Development of the CVW+cRR

A preliminary proof-of-concept audit was undertaken by the RANP prior to the pilot commencement. This was used to establish a needs analysis to determine the consumption of acute hospital resources by patients living with COPD in Letterkenny University Hospital. The findings showed that nine (9) patients had a total of five hundred and forty (540) bed days over the previous year (an average of sixty (60) bed days per patient) with seven (7) average number of admissions per patient.

A Design Thinking Approach to Pathway Creation

The Digital Transformation Team of the Health Service Executive (HSE) is mandated to Empathise, Define, Ideate, Prototype, Test upon solutions that meet the quadruple aim of improvements in the quality of care, in quality of life, reduction in costs, and improvement in the clinician/patient experience. Working in partnership with industry to deploy “Design Thinking” methodologies with a patient centric approach, underpinned by a ‘Why Statement’. Design-thinking workshops were undertaken with a project team consisting of hospital respiratory consultants, community clinical leads, both regional and senior directors of nursing, GP’s, industry, and patient representatives.

Workshops involved multidisciplinary problem statement exercises and patient interviews to identify a patient persona, and their pains and gains within the existing area of COPD care locally.

Internationally CVW+cRR has become an alternative way of providing care to high-risk patients using a combination of specialist care and telehealth, employing “systems, staffing, and daily routines of a hospital ward…” in a community-based care model [9,10]. However, as we attempted to answer the challenge statement - “How might we empower people with exacerbating COPD to become a partner in the management of their health and ensure that they receive the right care at the right time as close to home as possible?” - we realised that we would require a bespoke solution as there were no digital solutions available currently in the market place to meet the project needs.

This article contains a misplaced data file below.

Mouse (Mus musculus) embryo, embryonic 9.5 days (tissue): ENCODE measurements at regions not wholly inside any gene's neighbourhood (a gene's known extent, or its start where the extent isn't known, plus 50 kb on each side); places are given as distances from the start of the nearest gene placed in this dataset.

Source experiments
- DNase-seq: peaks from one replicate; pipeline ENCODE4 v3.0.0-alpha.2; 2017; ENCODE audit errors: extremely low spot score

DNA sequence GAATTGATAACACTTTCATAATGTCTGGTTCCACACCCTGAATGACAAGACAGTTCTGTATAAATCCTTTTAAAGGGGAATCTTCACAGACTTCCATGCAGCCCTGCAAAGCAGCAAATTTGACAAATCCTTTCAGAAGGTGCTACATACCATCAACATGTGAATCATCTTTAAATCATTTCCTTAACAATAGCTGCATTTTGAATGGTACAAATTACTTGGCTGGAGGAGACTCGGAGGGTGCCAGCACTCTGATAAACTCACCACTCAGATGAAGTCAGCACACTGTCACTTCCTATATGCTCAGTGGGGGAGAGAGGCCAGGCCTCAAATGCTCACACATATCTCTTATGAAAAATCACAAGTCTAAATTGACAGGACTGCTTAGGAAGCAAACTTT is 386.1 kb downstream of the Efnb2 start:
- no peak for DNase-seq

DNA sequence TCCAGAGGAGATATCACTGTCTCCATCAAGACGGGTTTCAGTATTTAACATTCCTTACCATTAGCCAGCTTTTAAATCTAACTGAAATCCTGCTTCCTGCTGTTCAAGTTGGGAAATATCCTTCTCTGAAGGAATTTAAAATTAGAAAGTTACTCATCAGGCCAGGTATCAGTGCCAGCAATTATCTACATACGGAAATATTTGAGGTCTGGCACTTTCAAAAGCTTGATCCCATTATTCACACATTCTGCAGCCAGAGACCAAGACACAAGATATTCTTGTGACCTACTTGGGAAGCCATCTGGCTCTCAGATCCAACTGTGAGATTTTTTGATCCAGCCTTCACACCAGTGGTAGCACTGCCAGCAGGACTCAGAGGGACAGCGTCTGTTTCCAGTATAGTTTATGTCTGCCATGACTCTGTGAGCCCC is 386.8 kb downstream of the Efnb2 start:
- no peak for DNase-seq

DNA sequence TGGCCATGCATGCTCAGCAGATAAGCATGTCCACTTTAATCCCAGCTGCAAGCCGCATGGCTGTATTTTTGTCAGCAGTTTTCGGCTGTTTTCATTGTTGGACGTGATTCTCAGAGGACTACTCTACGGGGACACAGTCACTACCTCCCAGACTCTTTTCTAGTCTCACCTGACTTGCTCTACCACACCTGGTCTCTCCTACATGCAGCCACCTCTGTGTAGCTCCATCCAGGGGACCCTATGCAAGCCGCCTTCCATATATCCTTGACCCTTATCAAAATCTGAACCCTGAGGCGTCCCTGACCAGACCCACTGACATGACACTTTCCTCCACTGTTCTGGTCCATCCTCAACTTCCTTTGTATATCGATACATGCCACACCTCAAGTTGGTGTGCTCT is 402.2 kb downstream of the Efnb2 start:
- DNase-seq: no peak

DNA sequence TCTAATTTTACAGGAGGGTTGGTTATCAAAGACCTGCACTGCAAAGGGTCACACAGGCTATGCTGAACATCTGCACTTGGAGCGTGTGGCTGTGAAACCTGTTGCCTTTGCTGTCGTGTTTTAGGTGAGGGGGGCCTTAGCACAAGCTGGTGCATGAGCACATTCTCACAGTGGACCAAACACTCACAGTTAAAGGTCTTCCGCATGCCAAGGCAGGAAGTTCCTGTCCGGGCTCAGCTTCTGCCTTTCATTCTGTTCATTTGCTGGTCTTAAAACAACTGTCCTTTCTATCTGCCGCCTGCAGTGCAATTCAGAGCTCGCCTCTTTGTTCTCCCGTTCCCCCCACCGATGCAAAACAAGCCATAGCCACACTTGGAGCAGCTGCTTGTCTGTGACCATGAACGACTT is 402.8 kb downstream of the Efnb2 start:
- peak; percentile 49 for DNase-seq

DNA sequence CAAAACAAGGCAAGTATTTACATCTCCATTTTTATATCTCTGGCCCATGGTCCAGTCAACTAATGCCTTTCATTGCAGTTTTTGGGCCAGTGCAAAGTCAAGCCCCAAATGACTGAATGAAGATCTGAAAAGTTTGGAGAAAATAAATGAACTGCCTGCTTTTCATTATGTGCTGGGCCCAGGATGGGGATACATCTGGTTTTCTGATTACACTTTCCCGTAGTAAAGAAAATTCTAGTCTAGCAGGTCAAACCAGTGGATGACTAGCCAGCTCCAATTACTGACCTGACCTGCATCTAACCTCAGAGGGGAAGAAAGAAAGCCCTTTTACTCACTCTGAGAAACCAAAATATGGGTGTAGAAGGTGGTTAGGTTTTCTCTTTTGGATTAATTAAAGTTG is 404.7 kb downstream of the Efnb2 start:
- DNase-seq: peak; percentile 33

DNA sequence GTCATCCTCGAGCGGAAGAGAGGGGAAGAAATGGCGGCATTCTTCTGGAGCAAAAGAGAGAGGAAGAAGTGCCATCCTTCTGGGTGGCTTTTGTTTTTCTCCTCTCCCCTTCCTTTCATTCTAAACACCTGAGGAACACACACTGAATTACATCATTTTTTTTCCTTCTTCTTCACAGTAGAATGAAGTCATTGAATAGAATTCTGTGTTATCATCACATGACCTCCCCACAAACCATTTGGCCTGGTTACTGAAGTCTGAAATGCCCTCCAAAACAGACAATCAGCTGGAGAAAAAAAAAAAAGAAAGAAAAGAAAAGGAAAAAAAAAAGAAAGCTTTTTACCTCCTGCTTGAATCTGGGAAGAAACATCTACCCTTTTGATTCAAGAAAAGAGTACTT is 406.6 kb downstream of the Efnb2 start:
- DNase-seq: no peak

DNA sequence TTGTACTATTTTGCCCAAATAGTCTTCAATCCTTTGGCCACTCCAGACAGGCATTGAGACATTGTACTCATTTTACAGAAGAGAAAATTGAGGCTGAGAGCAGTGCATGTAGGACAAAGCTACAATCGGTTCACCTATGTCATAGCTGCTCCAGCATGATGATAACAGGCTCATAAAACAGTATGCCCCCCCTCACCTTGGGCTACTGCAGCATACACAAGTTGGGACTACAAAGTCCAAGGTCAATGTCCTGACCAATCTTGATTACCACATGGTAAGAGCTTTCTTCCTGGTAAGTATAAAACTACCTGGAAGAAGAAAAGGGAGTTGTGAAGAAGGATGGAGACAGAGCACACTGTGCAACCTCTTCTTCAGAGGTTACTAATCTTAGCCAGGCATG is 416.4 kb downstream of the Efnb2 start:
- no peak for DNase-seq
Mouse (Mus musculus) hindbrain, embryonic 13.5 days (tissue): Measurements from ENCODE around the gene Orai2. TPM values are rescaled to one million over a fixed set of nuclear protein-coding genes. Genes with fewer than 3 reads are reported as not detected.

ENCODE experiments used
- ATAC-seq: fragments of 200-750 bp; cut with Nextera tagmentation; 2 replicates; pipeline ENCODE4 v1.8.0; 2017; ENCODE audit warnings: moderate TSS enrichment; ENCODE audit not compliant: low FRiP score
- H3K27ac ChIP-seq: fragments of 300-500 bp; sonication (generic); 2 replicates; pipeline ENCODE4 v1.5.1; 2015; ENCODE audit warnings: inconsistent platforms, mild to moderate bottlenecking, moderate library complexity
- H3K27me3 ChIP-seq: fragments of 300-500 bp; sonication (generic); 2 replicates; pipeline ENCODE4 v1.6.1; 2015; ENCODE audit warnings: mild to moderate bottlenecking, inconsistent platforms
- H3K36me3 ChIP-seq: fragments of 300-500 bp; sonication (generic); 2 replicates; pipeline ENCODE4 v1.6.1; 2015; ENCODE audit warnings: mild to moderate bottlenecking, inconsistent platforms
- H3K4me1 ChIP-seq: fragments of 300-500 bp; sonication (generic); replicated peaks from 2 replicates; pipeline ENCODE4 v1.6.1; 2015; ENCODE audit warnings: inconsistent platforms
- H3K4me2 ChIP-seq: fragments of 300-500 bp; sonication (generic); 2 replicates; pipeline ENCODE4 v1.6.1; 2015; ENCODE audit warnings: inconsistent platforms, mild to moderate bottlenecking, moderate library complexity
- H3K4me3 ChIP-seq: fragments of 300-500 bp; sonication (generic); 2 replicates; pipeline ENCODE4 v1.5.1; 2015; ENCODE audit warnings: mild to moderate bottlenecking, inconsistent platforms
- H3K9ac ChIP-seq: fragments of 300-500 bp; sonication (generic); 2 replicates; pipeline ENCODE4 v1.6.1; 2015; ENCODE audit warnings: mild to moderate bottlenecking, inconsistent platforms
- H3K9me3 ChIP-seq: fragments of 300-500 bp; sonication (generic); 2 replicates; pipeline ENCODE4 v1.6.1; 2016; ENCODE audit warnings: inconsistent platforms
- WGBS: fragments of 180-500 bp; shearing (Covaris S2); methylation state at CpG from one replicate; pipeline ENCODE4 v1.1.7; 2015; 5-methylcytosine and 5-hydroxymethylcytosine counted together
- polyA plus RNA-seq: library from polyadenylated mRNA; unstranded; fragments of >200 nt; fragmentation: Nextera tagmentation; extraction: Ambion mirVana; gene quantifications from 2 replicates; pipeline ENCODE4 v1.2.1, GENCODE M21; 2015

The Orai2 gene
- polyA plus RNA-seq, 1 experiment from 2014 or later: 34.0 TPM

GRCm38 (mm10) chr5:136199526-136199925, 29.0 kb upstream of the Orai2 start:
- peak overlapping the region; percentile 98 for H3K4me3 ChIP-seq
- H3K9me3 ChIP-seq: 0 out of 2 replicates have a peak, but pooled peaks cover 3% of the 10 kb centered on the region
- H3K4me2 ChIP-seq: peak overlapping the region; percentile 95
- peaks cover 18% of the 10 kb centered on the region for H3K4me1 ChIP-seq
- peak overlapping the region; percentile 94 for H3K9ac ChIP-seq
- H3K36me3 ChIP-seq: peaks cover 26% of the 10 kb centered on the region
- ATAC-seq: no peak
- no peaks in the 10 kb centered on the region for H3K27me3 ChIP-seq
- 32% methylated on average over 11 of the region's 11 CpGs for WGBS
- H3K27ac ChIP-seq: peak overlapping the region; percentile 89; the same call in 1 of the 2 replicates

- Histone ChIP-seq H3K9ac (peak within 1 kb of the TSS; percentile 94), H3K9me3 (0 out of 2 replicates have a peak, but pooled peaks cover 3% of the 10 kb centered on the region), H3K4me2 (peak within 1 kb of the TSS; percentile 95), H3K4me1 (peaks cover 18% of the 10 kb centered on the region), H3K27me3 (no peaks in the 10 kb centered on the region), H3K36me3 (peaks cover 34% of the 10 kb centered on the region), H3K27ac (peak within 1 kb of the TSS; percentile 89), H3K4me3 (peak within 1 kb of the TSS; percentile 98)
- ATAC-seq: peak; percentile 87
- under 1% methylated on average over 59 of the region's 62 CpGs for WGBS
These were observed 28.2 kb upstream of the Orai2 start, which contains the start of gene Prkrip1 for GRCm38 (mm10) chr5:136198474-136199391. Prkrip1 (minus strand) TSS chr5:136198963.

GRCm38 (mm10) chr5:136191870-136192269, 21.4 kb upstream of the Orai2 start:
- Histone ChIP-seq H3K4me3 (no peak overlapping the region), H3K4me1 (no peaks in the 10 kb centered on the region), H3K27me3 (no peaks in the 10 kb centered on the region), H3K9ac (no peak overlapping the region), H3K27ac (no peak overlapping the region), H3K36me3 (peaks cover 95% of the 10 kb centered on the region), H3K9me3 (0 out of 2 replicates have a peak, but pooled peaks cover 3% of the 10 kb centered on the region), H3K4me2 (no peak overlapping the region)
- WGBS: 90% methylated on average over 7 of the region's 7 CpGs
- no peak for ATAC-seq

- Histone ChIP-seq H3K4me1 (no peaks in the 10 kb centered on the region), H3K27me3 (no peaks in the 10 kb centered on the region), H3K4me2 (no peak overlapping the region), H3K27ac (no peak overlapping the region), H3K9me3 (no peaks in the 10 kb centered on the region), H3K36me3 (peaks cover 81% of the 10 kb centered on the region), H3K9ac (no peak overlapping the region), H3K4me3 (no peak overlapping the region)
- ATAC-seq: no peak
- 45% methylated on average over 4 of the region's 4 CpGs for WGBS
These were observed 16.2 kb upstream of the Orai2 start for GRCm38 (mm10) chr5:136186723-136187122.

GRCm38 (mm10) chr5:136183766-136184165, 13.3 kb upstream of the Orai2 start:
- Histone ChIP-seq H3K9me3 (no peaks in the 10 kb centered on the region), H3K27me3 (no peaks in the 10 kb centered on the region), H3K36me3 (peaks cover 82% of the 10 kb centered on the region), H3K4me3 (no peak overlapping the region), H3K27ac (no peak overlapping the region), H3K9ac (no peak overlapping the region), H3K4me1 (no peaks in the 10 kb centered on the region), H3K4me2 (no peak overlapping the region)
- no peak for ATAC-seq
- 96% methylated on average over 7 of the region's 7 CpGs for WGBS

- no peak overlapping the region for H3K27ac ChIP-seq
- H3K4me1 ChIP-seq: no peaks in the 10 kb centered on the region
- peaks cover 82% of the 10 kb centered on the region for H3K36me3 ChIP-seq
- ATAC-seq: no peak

The CVW+cRR provides delivery of acute medical care in the home of patients, who would otherwise require admission to hospital [11-14]. Previous studies have reported significant reductions in hospital admissions [11,15, 16] and improvements in quality of life [15,17] among patients with chronic diseases treated in a CVW+cRR. A recent Irish study has reported significant improvements in symptoms and health status among patients admitted to a CVW+cRR with chronic respiratory disease [18]. Similarly, the CVW+cRR model has been adopted recently to support mild COVID-19 patient infections at home [19-22]. The introduction of remote monitoring equipment to record oxygen saturation has relieved the strain on overburdened acute hospital services by allowing patients to be discharged while also ensuring the development of respiratory failure in these community-based patients is detected and treated early [12].

The design, implementation, and evaluation of CVW+cRR for individuals with a history of exacerbating COPD started with a comprehensive assessment of the patient’s journey through the health service using existing care pathways. This challenged the pains and gains associated with developing an innovative solution to patient care in the home setting. This project was designed with continuous monitoring of RR as an essential predictive clinical observation in the care and management of this patient group.

The unique approach to monitoring the RR in conjunction with a digital platform with active caseload management by a RANP represented, as showing in Figure 1, a world first in primary care. The vendor, PMD Solutions, who offers a unique RR monitoring technology, worked in partnership with HSE Digital Transformation. This secured a partner that would provide a remote management platform which integrates with RespiraSenseTM, Oximetry, and other tools such as spirometry. This allowed for gathering other assessments, patient education, and patient collaboration, through a health platform myPatientSpaceTM

Figure 1: Interconnected patient centric process of linking patient accessible technology with collaborative clinical oversight to empower all stakeholders to improve outcomes.

Key responsibilities of the RANP

The CVW+cRR for individuals living with severe COPD was led by a RANP, an integrated nurse based in Community Healthcare, Co Donegal affiliated with Letterkenny University Hospital. The RANP was responsible for providing a choice to assist patients to remain at home, supported by technology as opposed to previous care options. Specifically, the RANP was responsible for: